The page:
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HNHS grad rates soar

by Andrew Maciejewski - amaciejewski@h-ponline.com

Huntington North High School’s (HNHS) graduation rates have steadily increased over the past four school years, but this year’s rates reached new heights, according to Indiana Department of Education (IDOE) reports.

Between the 2014-15 and 2016-17 school years, IDOE reports indicate HNHS’s graduation rate increased nearly 2 percentage points, from 90.2 percent to 91.75 percent respectively, but the 2017-18 school year saw a significant improvement to break a new ground at 95.43 percent.

“That is the highest graduation rate we’ve had, so while I congratulate (HNHS Principal) Dr. Degitz… that recognition goes to all of our staff,” HCCSC Superintendent Randy Harris said at a recent school board meeting.

HNHS’s graduation rate exceeded the state average of 88.1 percent, and when Degitz saw the report, he said he felt very positive, knowing that the entire HCCSC staff helped so many students receive their diploma, something Degitz said is “a key to their future, opening doors for them toward achieving their dreams and fulfilling their visions.”

“With us being the only high school in the county, I am hoping too that it creates a sense of community pride,” he added. “We always get compared to other schools, whether it’s athletically or with school data and test scores. To see us not only compete with other schools but to outpace many of them, hopefully it presents a source of community pride as well.”

He said the success should first be attributed to the class of 2018’s commitment to put in the hard work and hours of completing homework to obtain their credits, but he said a lot of the success should also be attributed to the entire HCCSC staff.

He said HCCSC made it a priority to watch school data and provide individualized plans for students once they hit eighth grade, but he said, “It’s not programs and data that make the rate, it’s the relationships that our staff establishes with the students to let them know that they’ve got a team that care about them.”

Over the past few years, HCCSC and HNHS staff have begun to think past graduation day, says Degitz. They now focus on a conceptual vision called “True North,” which gives students the tools they need to either enrolling in college or trade school, enlisting in the military or becoming employed right after they walk across the stage.

“The True North concept is just using the idea of the Vikings and how they had to find their direction when they navigated the seas,” Degitz said. “We are using True North to point our students in the direction they need for life.”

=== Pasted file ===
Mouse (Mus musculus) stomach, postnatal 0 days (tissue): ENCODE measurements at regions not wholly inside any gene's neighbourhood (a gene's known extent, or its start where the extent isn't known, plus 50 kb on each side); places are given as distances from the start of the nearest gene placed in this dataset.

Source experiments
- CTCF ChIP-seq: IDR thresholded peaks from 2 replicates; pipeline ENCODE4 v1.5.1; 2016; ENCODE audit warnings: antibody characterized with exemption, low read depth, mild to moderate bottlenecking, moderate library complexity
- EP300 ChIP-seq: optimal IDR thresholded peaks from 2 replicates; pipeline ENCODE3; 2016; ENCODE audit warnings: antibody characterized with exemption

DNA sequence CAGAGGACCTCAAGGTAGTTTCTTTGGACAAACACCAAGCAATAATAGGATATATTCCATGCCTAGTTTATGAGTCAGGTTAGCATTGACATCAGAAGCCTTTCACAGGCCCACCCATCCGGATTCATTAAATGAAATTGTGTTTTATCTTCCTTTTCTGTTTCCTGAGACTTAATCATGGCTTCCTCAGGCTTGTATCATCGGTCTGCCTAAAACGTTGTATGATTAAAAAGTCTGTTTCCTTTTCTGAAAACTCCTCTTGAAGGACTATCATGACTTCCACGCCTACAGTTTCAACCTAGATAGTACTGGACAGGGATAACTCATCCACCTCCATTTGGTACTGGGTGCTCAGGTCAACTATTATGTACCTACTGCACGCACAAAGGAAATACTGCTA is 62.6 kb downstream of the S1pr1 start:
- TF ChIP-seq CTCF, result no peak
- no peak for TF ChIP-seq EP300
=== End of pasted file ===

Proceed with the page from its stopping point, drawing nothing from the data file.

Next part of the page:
HCCSC added additional career-readiness courses this past school year, like criminal justice and welding classes, to help students find a career beyond high school.

“The students should, with all that we offer, be able to find meaningful opportunities during their school day, rather than just taking standard classes that are required but not having much interest in them,” Degitz said. “We truly try to get them plugged into areas they are interested in, and there’s a lot of opportunities for that.”

HCCSC is also increasing the amount of professional development that staff receive through eLearning Days.

“I think anytime we get an opportunity to equip our staff and help them grow professionally, it is only going to have a positive effect in the classroom,” Degitz said. “We are doing some things right now in our district that have never been done before, in positive ways, such as the training through eLearning or professional development training.”

Degitz said he won’t ever be satisfied until they reach a 100 percent graduation rate, adding that HCCSC staff won’t relax now that they’ve reached new heights. He said each graduating class brings its own challenges and complicating factors that affect the rates.

“There is always a need for us to think about ways that we can get that number higher,” he said. “We are always trying to push that.”

Socioeconomically, the breakdown of the graduation rates are as follows: 9 of 12 Hispanic students graduated, which is 75 percent; 313 of 325 Caucasian students graduated, which is 96.3 percent; 244 of 251 students who don’t receive free or reduced lunch graduated, which is 97.2 percent; 87 of 95 students who receive free or reduced lunch graduated, which is 91.6 percent; 298 or 306 general education students graduated, which is 97.4 percent; 33 of 40 special education students graduated, which is 82.5 percent; 168 of 175 female students graduated, which is 96 percent; 166 of 175 male students graduated, which is 94.8 percent.